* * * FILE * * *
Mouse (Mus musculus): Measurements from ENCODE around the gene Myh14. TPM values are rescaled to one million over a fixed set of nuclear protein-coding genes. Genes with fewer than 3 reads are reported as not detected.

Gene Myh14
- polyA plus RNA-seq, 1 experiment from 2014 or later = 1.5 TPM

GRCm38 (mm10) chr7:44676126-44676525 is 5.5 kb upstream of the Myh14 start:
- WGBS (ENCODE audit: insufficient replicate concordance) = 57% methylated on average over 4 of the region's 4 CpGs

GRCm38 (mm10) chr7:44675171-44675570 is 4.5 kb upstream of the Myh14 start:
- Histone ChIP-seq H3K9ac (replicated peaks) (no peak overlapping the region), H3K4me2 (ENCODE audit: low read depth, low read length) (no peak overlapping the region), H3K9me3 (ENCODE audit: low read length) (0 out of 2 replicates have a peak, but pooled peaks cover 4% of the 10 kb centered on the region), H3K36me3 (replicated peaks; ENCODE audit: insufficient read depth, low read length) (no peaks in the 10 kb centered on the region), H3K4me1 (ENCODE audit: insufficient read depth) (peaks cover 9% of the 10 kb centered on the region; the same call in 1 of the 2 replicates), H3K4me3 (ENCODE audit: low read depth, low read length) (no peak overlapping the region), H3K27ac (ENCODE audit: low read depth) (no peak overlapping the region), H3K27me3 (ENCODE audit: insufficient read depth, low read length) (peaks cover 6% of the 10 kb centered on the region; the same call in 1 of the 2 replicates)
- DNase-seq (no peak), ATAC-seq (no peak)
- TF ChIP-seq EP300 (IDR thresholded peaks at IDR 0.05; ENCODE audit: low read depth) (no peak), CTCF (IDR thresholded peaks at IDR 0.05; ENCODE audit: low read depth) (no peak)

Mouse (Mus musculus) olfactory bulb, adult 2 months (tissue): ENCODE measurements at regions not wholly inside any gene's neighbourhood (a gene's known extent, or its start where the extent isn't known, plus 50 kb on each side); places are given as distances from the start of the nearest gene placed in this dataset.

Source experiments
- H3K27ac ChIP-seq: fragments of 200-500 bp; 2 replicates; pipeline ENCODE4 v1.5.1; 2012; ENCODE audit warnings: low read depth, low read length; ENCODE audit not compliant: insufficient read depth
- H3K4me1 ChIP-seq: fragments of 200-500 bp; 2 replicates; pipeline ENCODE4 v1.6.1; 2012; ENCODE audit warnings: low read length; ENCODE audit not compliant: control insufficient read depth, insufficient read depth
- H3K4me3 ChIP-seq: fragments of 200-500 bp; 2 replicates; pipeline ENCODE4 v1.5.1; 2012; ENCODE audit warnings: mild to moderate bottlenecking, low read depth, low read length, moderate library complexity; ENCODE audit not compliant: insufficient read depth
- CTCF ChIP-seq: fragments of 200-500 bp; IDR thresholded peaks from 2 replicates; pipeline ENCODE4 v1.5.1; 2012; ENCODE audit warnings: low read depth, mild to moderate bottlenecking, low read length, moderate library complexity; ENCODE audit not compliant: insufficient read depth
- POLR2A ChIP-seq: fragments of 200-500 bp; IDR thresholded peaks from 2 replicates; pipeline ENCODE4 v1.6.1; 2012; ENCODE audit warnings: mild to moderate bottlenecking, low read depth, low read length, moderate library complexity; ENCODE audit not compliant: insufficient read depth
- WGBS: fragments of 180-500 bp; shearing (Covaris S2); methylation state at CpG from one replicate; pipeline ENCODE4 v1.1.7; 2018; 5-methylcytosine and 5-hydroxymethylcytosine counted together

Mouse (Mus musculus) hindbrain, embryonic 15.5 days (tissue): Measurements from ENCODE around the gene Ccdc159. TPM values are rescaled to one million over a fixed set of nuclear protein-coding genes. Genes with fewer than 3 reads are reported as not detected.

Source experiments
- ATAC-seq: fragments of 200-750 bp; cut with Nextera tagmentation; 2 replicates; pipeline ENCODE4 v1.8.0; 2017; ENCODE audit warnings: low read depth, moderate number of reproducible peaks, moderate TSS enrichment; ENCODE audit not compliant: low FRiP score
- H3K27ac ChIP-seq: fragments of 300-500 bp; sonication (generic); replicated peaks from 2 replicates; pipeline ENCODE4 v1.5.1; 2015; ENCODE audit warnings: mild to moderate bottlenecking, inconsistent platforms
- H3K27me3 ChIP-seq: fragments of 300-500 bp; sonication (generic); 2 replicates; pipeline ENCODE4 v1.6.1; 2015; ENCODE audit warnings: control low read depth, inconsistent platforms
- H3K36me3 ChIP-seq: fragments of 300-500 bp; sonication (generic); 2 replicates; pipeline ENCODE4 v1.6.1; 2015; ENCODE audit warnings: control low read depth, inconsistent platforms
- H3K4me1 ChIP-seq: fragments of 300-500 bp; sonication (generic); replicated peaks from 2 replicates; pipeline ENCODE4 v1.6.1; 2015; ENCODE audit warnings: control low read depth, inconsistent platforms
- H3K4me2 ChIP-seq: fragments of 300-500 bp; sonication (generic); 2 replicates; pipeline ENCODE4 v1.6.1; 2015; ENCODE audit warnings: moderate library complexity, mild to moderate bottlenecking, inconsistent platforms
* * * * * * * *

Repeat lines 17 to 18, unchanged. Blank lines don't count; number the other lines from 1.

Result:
- WGBS: fragments of 180-500 bp; shearing (Covaris S2); methylation state at CpG from one replicate; pipeline ENCODE4 v1.1.7; 2018; 5-methylcytosine and 5-hydroxymethylcytosine counted together

Mouse (Mus musculus) hindbrain, embryonic 15.5 days (tissue): Measurements from ENCODE around the gene Ccdc159. TPM values are rescaled to one million over a fixed set of nuclear protein-coding genes. Genes with fewer than 3 reads are reported as not detected.